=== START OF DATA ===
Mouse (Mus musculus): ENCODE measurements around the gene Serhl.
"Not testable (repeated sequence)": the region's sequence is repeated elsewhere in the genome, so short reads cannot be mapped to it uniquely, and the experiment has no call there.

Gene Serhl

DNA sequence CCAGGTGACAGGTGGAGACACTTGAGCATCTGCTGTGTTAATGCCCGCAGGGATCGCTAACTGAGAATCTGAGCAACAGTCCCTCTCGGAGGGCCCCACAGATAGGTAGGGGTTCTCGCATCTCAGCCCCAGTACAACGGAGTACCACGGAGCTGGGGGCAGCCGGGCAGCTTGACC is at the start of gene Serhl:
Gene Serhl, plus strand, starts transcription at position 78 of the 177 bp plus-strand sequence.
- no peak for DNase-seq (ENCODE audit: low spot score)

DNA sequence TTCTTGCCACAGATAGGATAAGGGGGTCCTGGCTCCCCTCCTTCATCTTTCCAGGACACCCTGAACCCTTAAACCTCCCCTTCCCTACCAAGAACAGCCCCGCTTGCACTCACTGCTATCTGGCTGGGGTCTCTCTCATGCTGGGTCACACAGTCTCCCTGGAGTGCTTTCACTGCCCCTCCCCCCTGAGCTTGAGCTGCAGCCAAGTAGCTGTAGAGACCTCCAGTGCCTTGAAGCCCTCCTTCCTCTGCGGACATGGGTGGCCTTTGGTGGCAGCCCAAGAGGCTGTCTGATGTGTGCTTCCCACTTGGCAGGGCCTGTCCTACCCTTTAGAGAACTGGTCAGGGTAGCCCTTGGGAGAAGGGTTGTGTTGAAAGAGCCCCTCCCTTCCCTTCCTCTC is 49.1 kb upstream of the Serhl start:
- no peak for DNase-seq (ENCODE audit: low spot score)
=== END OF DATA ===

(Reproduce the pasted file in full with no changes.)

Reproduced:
Mouse (Mus musculus): ENCODE measurements around the gene Serhl.
"Not testable (repeated sequence)": the region's sequence is repeated elsewhere in the genome, so short reads cannot be mapped to it uniquely, and the experiment has no call there.

Gene Serhl

DNA sequence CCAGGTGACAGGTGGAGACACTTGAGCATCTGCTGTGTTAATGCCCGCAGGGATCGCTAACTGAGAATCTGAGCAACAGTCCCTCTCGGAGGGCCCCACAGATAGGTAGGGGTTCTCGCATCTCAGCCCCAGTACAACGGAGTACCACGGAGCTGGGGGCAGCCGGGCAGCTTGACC is at the start of gene Serhl:
Gene Serhl, plus strand, starts transcription at position 78 of the 177 bp plus-strand sequence.
- no peak for DNase-seq (ENCODE audit: low spot score)

DNA sequence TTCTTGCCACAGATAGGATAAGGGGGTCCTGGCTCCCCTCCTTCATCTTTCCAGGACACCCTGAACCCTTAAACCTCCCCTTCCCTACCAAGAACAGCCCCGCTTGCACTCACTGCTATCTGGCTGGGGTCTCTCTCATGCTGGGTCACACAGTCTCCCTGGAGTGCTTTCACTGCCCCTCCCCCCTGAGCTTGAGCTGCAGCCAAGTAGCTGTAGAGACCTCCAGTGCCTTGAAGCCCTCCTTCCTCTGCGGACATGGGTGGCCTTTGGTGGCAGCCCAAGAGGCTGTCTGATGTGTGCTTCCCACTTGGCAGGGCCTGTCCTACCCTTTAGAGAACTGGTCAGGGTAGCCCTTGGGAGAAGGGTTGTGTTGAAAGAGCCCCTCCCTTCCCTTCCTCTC is 49.1 kb upstream of the Serhl start:
- no peak for DNase-seq (ENCODE audit: low spot score)